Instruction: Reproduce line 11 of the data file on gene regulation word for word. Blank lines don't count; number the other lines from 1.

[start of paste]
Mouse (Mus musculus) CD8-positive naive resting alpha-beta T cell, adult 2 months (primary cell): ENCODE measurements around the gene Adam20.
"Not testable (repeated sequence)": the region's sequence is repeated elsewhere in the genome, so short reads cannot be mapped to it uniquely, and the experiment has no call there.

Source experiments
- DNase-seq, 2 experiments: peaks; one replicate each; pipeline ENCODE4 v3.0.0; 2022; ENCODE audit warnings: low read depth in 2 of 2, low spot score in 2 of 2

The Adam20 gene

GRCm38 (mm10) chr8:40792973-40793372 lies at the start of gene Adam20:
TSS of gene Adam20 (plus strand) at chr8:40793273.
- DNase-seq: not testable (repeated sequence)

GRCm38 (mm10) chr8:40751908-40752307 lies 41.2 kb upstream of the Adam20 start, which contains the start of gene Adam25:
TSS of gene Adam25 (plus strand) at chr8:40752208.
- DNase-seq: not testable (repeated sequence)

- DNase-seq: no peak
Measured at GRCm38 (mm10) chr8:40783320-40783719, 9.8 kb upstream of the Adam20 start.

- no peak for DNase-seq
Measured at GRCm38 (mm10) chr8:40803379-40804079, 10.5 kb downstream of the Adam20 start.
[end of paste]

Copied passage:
- DNase-seq: not testable (repeated sequence)